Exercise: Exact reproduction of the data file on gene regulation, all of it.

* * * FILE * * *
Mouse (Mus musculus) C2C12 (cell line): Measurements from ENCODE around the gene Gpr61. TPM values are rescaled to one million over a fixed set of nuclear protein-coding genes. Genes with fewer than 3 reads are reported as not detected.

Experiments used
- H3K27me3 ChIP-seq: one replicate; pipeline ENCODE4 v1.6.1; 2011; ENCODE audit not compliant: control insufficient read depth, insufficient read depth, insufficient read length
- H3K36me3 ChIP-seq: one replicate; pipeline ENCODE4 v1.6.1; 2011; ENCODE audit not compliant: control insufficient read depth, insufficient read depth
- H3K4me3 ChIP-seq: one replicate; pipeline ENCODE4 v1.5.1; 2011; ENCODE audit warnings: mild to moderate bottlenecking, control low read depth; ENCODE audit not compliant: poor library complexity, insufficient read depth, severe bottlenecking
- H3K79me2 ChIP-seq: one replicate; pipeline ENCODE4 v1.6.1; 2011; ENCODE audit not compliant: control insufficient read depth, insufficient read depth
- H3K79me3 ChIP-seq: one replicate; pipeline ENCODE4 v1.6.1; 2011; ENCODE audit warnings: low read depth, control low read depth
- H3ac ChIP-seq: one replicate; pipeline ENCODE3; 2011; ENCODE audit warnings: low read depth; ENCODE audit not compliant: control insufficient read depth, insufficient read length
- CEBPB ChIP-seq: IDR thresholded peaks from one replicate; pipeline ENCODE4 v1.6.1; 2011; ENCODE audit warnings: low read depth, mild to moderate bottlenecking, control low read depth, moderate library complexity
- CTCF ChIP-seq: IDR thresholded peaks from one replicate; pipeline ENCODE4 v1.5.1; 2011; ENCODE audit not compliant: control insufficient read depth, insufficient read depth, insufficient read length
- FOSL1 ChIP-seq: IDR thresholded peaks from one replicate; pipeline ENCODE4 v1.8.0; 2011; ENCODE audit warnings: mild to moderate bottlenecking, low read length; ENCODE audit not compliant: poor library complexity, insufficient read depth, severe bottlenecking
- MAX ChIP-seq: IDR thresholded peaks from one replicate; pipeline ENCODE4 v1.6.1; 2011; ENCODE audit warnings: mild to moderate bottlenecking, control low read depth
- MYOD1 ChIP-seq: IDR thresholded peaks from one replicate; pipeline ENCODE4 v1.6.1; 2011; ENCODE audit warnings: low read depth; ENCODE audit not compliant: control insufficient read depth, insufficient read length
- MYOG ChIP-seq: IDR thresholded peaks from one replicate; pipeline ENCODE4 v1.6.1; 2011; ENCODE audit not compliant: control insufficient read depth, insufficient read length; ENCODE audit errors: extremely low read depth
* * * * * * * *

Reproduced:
Mouse (Mus musculus) C2C12 (cell line): Measurements from ENCODE around the gene Gpr61. TPM values are rescaled to one million over a fixed set of nuclear protein-coding genes. Genes with fewer than 3 reads are reported as not detected.

Experiments used
- H3K27me3 ChIP-seq: one replicate; pipeline ENCODE4 v1.6.1; 2011; ENCODE audit not compliant: control insufficient read depth, insufficient read depth, insufficient read length
- H3K36me3 ChIP-seq: one replicate; pipeline ENCODE4 v1.6.1; 2011; ENCODE audit not compliant: control insufficient read depth, insufficient read depth
- H3K4me3 ChIP-seq: one replicate; pipeline ENCODE4 v1.5.1; 2011; ENCODE audit warnings: mild to moderate bottlenecking, control low read depth; ENCODE audit not compliant: poor library complexity, insufficient read depth, severe bottlenecking
- H3K79me2 ChIP-seq: one replicate; pipeline ENCODE4 v1.6.1; 2011; ENCODE audit not compliant: control insufficient read depth, insufficient read depth
- H3K79me3 ChIP-seq: one replicate; pipeline ENCODE4 v1.6.1; 2011; ENCODE audit warnings: low read depth, control low read depth
- H3ac ChIP-seq: one replicate; pipeline ENCODE3; 2011; ENCODE audit warnings: low read depth; ENCODE audit not compliant: control insufficient read depth, insufficient read length
- CEBPB ChIP-seq: IDR thresholded peaks from one replicate; pipeline ENCODE4 v1.6.1; 2011; ENCODE audit warnings: low read depth, mild to moderate bottlenecking, control low read depth, moderate library complexity
- CTCF ChIP-seq: IDR thresholded peaks from one replicate; pipeline ENCODE4 v1.5.1; 2011; ENCODE audit not compliant: control insufficient read depth, insufficient read depth, insufficient read length
- FOSL1 ChIP-seq: IDR thresholded peaks from one replicate; pipeline ENCODE4 v1.8.0; 2011; ENCODE audit warnings: mild to moderate bottlenecking, low read length; ENCODE audit not compliant: poor library complexity, insufficient read depth, severe bottlenecking
- MAX ChIP-seq: IDR thresholded peaks from one replicate; pipeline ENCODE4 v1.6.1; 2011; ENCODE audit warnings: mild to moderate bottlenecking, control low read depth
- MYOD1 ChIP-seq: IDR thresholded peaks from one replicate; pipeline ENCODE4 v1.6.1; 2011; ENCODE audit warnings: low read depth; ENCODE audit not compliant: control insufficient read depth, insufficient read length
- MYOG ChIP-seq: IDR thresholded peaks from one replicate; pipeline ENCODE4 v1.6.1; 2011; ENCODE audit not compliant: control insufficient read depth, insufficient read length; ENCODE audit errors: extremely low read depth